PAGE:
Free Member
Why are we limited to only 10 searches per day in the Research Labs? Being a member with Salehoo is a paid subscription, not free. I am very frustrated that there are limits for this area of the site. I feel like I paid/wasted my money for little in return. This is just not user friendly, from a customer stand point. Please advise on why this limit is in place. Regards, Mary Reply
Site Admin
Hi ResaleHunter, Sorry for the inconvenience but this 10 searches per day limit is set so that all members will be able to use and do searches on the SaleHoo Research Lab. Our developers are working on options to increase this limit or have unlimited searches but we are not committing any at this point, and currently these are not yet available. Let us know if there is anything else we can do to assist you. Reply
Full Member
I am also wondering about whether the sell through rate is correct when there are second chance offers on eBay and multiple quantities. Won't that make the sell through rate quite inaccurate? Reply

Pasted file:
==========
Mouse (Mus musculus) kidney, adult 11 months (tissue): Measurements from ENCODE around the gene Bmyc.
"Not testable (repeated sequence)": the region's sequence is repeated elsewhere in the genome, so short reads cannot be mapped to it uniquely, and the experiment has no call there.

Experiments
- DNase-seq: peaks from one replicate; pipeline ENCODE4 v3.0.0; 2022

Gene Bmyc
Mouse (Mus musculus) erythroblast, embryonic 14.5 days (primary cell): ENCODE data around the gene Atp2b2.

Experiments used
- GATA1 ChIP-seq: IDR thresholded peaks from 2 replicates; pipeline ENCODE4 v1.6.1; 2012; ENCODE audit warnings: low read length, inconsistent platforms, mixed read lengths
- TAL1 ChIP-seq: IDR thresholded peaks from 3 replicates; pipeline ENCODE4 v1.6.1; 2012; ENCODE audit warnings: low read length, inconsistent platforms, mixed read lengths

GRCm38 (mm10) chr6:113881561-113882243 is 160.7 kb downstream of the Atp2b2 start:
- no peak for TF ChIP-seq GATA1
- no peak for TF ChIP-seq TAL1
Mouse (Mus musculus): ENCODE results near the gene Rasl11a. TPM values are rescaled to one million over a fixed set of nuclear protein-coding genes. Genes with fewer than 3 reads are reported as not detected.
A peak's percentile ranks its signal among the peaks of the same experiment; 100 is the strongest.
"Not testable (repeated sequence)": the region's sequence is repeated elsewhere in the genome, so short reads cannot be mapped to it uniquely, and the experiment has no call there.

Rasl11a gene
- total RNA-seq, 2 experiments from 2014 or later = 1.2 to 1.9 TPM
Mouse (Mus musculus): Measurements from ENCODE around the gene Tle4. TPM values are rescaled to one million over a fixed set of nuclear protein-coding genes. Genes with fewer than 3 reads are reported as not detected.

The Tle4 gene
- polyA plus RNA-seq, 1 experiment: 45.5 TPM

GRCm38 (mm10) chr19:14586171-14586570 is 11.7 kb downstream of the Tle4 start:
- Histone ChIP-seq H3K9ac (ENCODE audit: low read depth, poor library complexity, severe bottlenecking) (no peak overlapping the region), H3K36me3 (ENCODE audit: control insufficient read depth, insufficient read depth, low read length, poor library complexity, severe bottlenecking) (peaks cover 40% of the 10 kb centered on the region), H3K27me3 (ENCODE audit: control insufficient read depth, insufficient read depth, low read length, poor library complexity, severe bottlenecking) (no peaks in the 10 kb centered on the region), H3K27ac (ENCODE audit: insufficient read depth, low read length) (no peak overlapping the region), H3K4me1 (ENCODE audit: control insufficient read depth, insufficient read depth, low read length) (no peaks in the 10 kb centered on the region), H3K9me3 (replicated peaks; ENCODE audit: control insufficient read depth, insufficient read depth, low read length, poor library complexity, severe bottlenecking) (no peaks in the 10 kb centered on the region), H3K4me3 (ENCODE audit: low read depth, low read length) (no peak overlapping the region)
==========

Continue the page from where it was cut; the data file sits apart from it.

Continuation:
Site Admin
Hi sn9500, Thanks for your questions. With regard to multiple quantities, the prices in the Lab can be skewed sometimes because there might be an listing for say, 10 pairs of blue socks, when in your mind, you want to determine how much 1 pair of blue socks sells for on eBay. For this reason, there is a section in the Lab where you can view listings and see how many are listings for multiple items. I also recommend looking at eBay Completed Listings to get an accurate idea. The Lab does not take second chance offers into consideration so any sales from SCOs are a bonus on top of the sell through rate listed in the Lab. This makes the Lab results as accurate as possible because not everyone uses the SCO feature, so it's best that this has been left out of the Lab algorithm. I hope that helps :) Reply
Thank you. That was great! Reply
Full Member
Hi Alice Thanks for the info above. I am trying to use eBay Pulse. Has it been removed by Ebay? if so what would be the alternative in this case? Thanks, Illy Reply
Site Admin
Hi @Illy I found the following information to help you http://www.whatbizopp.com/amanda-ebay/2793-ebay-pulse-is-gone-here-are-4-alternative-research-tools Cheers! :) Reply
I have been searching the internet for this, and I am glad I found it here! Thanks! Reply
Thanks, all this info is great as i am a newbie Reply